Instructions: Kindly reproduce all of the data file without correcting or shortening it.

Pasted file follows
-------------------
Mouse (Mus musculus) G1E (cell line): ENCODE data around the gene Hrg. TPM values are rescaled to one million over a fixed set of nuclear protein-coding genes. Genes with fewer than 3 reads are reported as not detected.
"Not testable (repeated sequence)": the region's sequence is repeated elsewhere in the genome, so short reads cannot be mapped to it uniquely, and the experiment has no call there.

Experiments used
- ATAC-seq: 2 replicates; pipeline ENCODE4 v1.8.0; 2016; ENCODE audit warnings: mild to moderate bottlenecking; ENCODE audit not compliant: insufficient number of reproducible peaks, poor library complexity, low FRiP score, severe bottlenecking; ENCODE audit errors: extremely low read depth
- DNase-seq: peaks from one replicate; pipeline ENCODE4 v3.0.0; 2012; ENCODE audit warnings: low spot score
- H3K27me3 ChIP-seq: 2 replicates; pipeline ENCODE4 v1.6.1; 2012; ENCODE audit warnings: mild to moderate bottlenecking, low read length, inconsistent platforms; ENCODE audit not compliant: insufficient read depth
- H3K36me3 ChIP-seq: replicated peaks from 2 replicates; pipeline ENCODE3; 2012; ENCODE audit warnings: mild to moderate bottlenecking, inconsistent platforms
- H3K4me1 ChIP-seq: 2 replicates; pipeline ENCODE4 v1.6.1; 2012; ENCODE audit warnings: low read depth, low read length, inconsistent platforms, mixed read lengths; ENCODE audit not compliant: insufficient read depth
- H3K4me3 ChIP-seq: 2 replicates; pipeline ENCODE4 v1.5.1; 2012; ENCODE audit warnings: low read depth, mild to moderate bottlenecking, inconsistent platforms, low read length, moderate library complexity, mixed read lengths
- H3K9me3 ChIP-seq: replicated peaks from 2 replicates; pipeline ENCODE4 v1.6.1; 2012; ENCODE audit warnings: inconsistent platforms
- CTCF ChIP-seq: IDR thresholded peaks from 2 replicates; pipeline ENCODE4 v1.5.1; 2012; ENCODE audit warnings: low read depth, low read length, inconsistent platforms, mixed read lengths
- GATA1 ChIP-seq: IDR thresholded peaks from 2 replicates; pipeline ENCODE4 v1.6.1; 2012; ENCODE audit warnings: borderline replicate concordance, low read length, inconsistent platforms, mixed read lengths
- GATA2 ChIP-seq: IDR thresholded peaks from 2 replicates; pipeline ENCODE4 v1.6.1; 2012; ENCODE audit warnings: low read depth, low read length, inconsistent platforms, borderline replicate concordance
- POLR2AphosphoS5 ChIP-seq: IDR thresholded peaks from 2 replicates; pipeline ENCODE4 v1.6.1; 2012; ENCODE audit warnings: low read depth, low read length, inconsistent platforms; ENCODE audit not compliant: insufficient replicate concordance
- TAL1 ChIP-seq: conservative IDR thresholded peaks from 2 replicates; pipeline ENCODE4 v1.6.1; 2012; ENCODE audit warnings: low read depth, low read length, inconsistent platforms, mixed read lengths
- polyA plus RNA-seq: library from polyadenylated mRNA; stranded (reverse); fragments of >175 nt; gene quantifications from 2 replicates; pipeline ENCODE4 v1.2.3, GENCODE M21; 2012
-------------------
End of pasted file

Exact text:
Mouse (Mus musculus) G1E (cell line): ENCODE data around the gene Hrg. TPM values are rescaled to one million over a fixed set of nuclear protein-coding genes. Genes with fewer than 3 reads are reported as not detected.
"Not testable (repeated sequence)": the region's sequence is repeated elsewhere in the genome, so short reads cannot be mapped to it uniquely, and the experiment has no call there.

Experiments used
- ATAC-seq: 2 replicates; pipeline ENCODE4 v1.8.0; 2016; ENCODE audit warnings: mild to moderate bottlenecking; ENCODE audit not compliant: insufficient number of reproducible peaks, poor library complexity, low FRiP score, severe bottlenecking; ENCODE audit errors: extremely low read depth
- DNase-seq: peaks from one replicate; pipeline ENCODE4 v3.0.0; 2012; ENCODE audit warnings: low spot score
- H3K27me3 ChIP-seq: 2 replicates; pipeline ENCODE4 v1.6.1; 2012; ENCODE audit warnings: mild to moderate bottlenecking, low read length, inconsistent platforms; ENCODE audit not compliant: insufficient read depth
- H3K36me3 ChIP-seq: replicated peaks from 2 replicates; pipeline ENCODE3; 2012; ENCODE audit warnings: mild to moderate bottlenecking, inconsistent platforms
- H3K4me1 ChIP-seq: 2 replicates; pipeline ENCODE4 v1.6.1; 2012; ENCODE audit warnings: low read depth, low read length, inconsistent platforms, mixed read lengths; ENCODE audit not compliant: insufficient read depth
- H3K4me3 ChIP-seq: 2 replicates; pipeline ENCODE4 v1.5.1; 2012; ENCODE audit warnings: low read depth, mild to moderate bottlenecking, inconsistent platforms, low read length, moderate library complexity, mixed read lengths
- H3K9me3 ChIP-seq: replicated peaks from 2 replicates; pipeline ENCODE4 v1.6.1; 2012; ENCODE audit warnings: inconsistent platforms
- CTCF ChIP-seq: IDR thresholded peaks from 2 replicates; pipeline ENCODE4 v1.5.1; 2012; ENCODE audit warnings: low read depth, low read length, inconsistent platforms, mixed read lengths
- GATA1 ChIP-seq: IDR thresholded peaks from 2 replicates; pipeline ENCODE4 v1.6.1; 2012; ENCODE audit warnings: borderline replicate concordance, low read length, inconsistent platforms, mixed read lengths
- GATA2 ChIP-seq: IDR thresholded peaks from 2 replicates; pipeline ENCODE4 v1.6.1; 2012; ENCODE audit warnings: low read depth, low read length, inconsistent platforms, borderline replicate concordance
- POLR2AphosphoS5 ChIP-seq: IDR thresholded peaks from 2 replicates; pipeline ENCODE4 v1.6.1; 2012; ENCODE audit warnings: low read depth, low read length, inconsistent platforms; ENCODE audit not compliant: insufficient replicate concordance
- TAL1 ChIP-seq: conservative IDR thresholded peaks from 2 replicates; pipeline ENCODE4 v1.6.1; 2012; ENCODE audit warnings: low read depth, low read length, inconsistent platforms, mixed read lengths
- polyA plus RNA-seq: library from polyadenylated mRNA; stranded (reverse); fragments of >175 nt; gene quantifications from 2 replicates; pipeline ENCODE4 v1.2.3, GENCODE M21; 2012